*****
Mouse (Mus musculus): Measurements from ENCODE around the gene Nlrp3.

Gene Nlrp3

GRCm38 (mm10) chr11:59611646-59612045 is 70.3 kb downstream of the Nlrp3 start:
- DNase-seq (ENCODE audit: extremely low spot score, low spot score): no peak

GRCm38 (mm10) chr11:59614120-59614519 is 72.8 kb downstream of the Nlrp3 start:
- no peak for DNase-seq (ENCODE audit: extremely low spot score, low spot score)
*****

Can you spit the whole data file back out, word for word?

Mouse (Mus musculus): Measurements from ENCODE around the gene Nlrp3.

Gene Nlrp3

GRCm38 (mm10) chr11:59611646-59612045 is 70.3 kb downstream of the Nlrp3 start:
- DNase-seq (ENCODE audit: extremely low spot score, low spot score): no peak

GRCm38 (mm10) chr11:59614120-59614519 is 72.8 kb downstream of the Nlrp3 start:
- no peak for DNase-seq (ENCODE audit: extremely low spot score, low spot score)